The people next to me in the locker room like Cari and Hazs sit next to me. Kiwi’s the captain. I think like Lindsay, Casey — Casey’s from New Jersey. I just think everyone on this team from the forwards to the midfield to the defenders, I have great relationships with all of them and I don’t feel weird. There’s not one person I don’t feel comfortable talking about like if practice didn’t go well, I have no problem saying like, “I didn’t do so hot at practice today. What do you think I can do better?” or “Practice was super fun” or, “Hey do you want to go for a walk around the apartment complex”
It’s hard to give a specific name. I’m friends with everyone. I love them all so it’s hard. Everyone is that the answer.
What’s been the biggest “a-ha” moment in your professional career so far?
Probably my ACL just because when you do it at 16 it’s different than when you do it professionally. I definitely think getting hurt made me really appreciate this job and appreciate soccer for what it is. It’s fun. It’s enjoyable and whether it’s stressful, whether you’re starting, whether you’re playing, whether you’re, scoring whether you’re going through a slump — all of the goods and the bads, it’s worth it. I think when it’s taken away from you and it’s not there, you’re kind of like, “Well dang. I miss being pissed off after practice.”
Whereas before if you have a bad practice, “oh this sucks,” but when you don’t have it, you’re like, “I would give anything to have a bad practice” or “I would give anything to play five v five or one v ones.”
…I think getting hurt made me really appreciate it and love it more than I already did — more than I ever thought I could
So I think getting hurt made me really appreciate it and love it more than I already did — more than I ever thought I could.
What’s been the biggest adjustment training and playing for the Courage?
You definitely need to hydrate. Obviously, it’s summer now so that’s why I say that, but the practices are hard, and it is cold here. I was in Utah for three years and it’s dry heat so it’d be 100 degrees and your skin just feels hot, but I haven’t played in humidity since college.
When I got here in May, my first practice was hot and I did not hydrate enough for it. I was really tired and really lethargic and was like, “Wow!” If you’re going to sweat, you’re going to lose a lot of pounds. I know our sports science guy says, you lose, on average, like six to 10 pounds after practice, so I think the biggest learning thing I had is you really gotta drink some water and prepare for practices. It’s hot here in Carolina.
We’ll be practicing and it’s honestly funny when you stop moving is when it sucks the most We’ll be doing a passing pattern, I’m like, “Oh, it’s hot,” and then they’re like, “OK get some water” and I’m like “Oh, my God! There is no air out here. I’m pouring the Gatorade all over me. I’m dripping in sweat and water and it’s hot. So I definitely think being hydrated is very important here in this heat.
Who was your role model in the soccer world growing up?
Wayne Rooney — I was obsessed with him. He was so good. It’s funny. I was just on Instagram. I don’t know if it was today or yesterday but I think it was like ESPN FC. They posted something about this time 10 years ago Wayne Rooney signed for Manchester United, and they were posting all his goals and stuff. I just was watching I’m like, “I watched that one. I was eight when that happened,” and I was just so nostalgic. But growing up, Wayne Rooney was my end all be all — like vital. I still go back home in the offseason to New Jersey to my childhood home, and I still have a Wayne Rooney poster on the wall from when I was younger.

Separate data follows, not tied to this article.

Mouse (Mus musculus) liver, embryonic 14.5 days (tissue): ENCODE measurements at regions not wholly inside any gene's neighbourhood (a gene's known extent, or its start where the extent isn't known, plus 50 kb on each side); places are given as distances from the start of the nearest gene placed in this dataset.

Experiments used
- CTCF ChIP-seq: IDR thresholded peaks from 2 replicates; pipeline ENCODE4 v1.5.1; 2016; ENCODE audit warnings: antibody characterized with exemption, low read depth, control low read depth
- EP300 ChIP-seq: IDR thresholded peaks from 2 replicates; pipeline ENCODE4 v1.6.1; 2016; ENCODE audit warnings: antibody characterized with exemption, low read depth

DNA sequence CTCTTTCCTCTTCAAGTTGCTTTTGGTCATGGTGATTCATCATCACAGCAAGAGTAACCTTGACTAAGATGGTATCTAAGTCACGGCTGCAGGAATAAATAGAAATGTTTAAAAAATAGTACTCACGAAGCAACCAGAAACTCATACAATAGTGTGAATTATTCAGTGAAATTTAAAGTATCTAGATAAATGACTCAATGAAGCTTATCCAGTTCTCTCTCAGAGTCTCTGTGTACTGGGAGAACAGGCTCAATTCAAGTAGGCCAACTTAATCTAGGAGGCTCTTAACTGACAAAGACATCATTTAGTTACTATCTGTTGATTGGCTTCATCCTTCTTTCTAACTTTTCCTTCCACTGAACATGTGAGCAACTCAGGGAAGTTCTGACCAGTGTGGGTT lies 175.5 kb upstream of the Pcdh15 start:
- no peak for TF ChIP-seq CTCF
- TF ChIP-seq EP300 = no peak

I just loved he was so intense. He was so like, “I’m going to score and I don’t care, who I have to foul. I don’t care who I have to run through. I don’t care what I have to do to score I’m going to score this goal.”
Just watching him, I loved him. I loved watching him and then, when he came to DC United, I think I went to a game. He’s just awesome. It’s funny when I first watched him play.
I’m like, “he’s so good,” and now 20 years later he’s literally a legend. I’m like, “right I watched his whole progression and I loved Ronaldo too, but that’s an obvious answer. But Wayne Rooney was he was my guy for sure.
What’s the one essential possession that goes with you wherever you live?
So I actually have and I still use an iPod. I don’t keep music on my phone. I have an iPod that I’ve had since iPods were a thing. It still has all my old music on it from like the Backstreet Boys, 50 Cent to Queen to music that’s popular right now.
I actually have an iPod touch because long story short, if you know anything about downloading music once the software on their computer is too new the computer doesn’t recognize the iPod anymore. So I had to get an iPod touch and this is my phone. So I literally carry it and everyone’s like, “Is that your phone?” I’m like, “Oh it’s an iPod,” and they’re like, “You have an iPod?” Yes, and I can take it with me everywhere.
What sport would you play if soccer wasn’t an option?
Yeah, I would have played softball. I love softball and was a pitcher and a centerfielder. I really did love it. I do love gymnastics though and wish I could do all the stuff that those girls can do, but softball for sure.
What have you binged on lately?
My roommate Peyton, and I have been watching a bunch of shows. We finished The morning Show on Apple TV. We’re watching Master Chef now. I’ve also binged all the Netflix original movies, I love movies, so much so, even if it’s like it’s a 5% on Rotten Tomatoes, I’ll probably watch it.
Question from Casey Murphy: These are quick-fire and are a South Jersey versus North Jersey. You’re from South Jersey. She’s North Jersey and says they’re better people.
They’re not though. All North Jersey, people say that because they’re in denial that South Jersey is actually where it’s at.
Taylor Ham or pork roll?
Italian ice or water ice?
Hoagie or sub?
Hoagie. Did she have all the opposite answers? She put a lot of time into that.
Wow, that’s funny — Casey I love her so much. It’s funny because I played against her in college and she’s younger than me, so I didn’t grow up playing against her, but it was so funny when I first got here, we were just passing before practice and Casey was like, “Hey Britt,” and somehow it got brought up that North Jersey was better than South Jersey. I’m like, “I just met you, and no no no, South Jersey is 100% better. I don’t know who you think you are Casey Murphy,” but from day one I knew we’re going to be good friends. She and I are super close. I love Casey. She’s an awesome person.
2021 Starting XI Questions
Check out the growing number of 2021 and previous seasons’ Starting XI Questions.
Look for more articles on Ratcliffe and the entire North Carolina Courage squad throughout the 2021 season here on Courage Country.